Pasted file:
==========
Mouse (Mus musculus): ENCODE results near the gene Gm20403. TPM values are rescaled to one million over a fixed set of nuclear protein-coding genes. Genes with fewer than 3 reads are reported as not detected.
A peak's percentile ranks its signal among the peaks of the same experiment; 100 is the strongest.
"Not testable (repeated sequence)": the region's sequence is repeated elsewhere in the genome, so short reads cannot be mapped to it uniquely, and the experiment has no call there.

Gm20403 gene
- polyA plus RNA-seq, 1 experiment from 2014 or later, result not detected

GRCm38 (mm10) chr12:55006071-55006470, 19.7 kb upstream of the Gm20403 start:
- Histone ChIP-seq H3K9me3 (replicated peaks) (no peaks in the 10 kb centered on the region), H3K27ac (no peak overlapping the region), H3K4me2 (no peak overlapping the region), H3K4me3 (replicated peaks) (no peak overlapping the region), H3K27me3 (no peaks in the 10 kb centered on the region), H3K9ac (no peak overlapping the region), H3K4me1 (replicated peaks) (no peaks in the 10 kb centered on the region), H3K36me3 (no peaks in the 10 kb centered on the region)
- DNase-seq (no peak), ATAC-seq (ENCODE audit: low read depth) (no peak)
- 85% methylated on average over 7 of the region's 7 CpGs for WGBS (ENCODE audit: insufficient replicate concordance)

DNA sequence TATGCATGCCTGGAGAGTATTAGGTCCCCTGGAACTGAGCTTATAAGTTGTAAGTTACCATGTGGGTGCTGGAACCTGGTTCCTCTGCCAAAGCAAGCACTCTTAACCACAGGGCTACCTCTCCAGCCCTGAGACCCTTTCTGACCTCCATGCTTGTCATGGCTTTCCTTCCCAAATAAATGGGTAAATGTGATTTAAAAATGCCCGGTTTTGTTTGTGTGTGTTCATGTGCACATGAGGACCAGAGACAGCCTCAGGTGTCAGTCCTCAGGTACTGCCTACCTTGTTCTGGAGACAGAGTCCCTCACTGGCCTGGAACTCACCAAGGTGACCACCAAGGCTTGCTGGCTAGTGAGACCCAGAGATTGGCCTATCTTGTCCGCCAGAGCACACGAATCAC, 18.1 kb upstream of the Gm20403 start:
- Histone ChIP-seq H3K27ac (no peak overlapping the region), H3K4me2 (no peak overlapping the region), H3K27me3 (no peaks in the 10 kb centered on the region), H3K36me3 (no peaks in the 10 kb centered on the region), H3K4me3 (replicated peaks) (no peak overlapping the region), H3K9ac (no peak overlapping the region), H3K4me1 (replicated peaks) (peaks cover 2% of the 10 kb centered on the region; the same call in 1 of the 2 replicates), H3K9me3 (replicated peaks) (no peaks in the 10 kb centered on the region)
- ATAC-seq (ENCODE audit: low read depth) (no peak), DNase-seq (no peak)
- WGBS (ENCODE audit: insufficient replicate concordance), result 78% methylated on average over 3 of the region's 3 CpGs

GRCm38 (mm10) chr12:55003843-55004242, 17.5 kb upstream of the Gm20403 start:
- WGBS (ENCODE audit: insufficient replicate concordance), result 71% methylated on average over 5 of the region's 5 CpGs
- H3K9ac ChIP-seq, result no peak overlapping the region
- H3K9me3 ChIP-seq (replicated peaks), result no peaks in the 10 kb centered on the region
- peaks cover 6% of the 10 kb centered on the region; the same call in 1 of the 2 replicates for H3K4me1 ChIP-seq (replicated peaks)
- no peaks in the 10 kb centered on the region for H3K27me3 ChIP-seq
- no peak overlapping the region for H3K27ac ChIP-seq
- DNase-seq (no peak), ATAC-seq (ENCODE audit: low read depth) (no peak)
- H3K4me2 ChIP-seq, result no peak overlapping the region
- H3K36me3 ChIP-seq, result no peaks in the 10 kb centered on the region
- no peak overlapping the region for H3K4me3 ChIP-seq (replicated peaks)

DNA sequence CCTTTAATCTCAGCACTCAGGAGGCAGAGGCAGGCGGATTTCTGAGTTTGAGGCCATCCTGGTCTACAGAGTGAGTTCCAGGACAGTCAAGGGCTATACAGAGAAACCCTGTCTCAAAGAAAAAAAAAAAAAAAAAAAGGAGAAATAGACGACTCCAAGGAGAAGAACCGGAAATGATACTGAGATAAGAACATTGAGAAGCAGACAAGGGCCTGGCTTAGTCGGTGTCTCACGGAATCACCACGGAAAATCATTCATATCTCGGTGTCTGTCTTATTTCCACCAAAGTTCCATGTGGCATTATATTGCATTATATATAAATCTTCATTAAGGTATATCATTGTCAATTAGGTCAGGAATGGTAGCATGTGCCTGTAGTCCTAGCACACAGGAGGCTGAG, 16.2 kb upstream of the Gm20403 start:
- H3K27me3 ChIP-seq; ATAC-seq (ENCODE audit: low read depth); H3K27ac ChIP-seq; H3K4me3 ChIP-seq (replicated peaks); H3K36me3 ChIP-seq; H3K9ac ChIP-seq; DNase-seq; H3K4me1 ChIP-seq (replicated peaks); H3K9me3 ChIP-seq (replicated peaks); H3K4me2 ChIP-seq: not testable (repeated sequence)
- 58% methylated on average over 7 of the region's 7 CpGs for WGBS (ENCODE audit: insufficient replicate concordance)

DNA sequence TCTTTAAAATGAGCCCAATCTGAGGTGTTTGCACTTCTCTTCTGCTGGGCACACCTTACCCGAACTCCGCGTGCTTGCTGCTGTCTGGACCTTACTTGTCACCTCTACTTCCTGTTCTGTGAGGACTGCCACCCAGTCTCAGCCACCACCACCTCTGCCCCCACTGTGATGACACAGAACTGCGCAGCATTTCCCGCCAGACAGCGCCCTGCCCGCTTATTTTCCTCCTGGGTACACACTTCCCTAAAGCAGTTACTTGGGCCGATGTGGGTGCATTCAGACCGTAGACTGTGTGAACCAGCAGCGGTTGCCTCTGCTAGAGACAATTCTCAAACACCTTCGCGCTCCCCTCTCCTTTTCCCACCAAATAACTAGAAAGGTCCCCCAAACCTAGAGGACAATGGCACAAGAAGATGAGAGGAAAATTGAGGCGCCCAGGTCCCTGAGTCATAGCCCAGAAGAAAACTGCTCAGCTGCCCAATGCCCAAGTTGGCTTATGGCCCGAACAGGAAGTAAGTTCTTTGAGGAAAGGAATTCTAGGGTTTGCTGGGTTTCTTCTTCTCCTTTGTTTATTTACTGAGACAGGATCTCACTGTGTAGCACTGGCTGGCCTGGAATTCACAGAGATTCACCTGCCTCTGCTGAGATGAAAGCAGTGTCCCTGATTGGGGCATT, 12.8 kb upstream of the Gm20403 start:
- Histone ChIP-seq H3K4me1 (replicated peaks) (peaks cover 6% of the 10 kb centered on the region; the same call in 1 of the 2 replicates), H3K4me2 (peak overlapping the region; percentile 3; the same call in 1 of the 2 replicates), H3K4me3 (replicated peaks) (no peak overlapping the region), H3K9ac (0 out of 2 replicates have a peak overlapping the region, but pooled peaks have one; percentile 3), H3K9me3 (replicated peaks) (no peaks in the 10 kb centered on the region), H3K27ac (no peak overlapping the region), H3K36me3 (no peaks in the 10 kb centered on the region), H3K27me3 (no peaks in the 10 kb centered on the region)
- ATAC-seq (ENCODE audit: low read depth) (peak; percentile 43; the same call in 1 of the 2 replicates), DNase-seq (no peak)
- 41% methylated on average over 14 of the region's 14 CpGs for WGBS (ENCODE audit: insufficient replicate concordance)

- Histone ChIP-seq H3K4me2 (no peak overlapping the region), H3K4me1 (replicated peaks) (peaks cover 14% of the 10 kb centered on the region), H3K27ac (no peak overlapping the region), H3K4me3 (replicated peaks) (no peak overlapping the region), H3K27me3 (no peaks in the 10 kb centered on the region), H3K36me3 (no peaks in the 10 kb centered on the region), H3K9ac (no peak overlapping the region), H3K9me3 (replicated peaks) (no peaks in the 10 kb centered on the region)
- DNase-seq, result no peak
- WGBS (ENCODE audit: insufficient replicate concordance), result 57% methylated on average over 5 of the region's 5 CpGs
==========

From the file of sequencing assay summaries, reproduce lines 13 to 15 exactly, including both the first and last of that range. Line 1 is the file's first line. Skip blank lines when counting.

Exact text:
- WGBS (ENCODE audit: insufficient replicate concordance), result 78% methylated on average over 3 of the region's 3 CpGs

GRCm38 (mm10) chr12:55003843-55004242, 17.5 kb upstream of the Gm20403 start:
- WGBS (ENCODE audit: insufficient replicate concordance), result 71% methylated on average over 5 of the region's 5 CpGs